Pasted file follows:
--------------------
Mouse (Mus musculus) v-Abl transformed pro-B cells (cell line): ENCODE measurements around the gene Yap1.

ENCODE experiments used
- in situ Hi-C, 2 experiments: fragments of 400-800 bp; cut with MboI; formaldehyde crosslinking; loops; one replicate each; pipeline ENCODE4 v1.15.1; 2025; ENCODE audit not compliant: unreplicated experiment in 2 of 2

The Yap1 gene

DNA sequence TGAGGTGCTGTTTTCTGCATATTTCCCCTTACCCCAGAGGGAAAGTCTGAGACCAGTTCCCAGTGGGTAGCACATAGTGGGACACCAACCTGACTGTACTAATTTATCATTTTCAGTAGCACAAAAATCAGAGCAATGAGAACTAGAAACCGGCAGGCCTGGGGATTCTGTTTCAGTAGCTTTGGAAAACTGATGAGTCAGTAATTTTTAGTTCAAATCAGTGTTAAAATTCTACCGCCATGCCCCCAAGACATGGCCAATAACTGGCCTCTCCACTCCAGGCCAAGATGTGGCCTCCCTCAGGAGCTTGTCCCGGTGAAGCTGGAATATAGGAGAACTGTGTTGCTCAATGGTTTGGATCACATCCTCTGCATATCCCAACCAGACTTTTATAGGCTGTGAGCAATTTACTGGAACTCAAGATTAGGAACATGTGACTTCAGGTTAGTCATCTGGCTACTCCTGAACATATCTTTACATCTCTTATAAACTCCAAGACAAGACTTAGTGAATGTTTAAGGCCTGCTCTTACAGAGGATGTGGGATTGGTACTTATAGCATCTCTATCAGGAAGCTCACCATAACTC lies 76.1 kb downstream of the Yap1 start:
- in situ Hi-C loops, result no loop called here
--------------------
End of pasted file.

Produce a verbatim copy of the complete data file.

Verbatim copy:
Mouse (Mus musculus) v-Abl transformed pro-B cells (cell line): ENCODE measurements around the gene Yap1.

ENCODE experiments used
- in situ Hi-C, 2 experiments: fragments of 400-800 bp; cut with MboI; formaldehyde crosslinking; loops; one replicate each; pipeline ENCODE4 v1.15.1; 2025; ENCODE audit not compliant: unreplicated experiment in 2 of 2

The Yap1 gene

DNA sequence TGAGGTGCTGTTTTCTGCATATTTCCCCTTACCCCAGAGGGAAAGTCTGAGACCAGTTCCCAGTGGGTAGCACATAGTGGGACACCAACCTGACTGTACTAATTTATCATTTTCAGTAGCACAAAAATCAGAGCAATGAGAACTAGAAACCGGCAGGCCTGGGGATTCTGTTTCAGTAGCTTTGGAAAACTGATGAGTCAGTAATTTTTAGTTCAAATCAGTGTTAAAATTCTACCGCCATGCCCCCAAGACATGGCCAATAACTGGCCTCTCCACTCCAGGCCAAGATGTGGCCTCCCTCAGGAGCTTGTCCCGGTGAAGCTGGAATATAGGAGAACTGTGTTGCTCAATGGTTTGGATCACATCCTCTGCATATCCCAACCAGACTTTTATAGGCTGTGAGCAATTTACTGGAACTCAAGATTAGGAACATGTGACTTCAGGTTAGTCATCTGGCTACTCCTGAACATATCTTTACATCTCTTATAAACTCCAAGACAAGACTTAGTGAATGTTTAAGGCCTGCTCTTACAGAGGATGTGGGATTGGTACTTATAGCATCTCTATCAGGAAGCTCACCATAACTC lies 76.1 kb downstream of the Yap1 start:
- in situ Hi-C loops, result no loop called here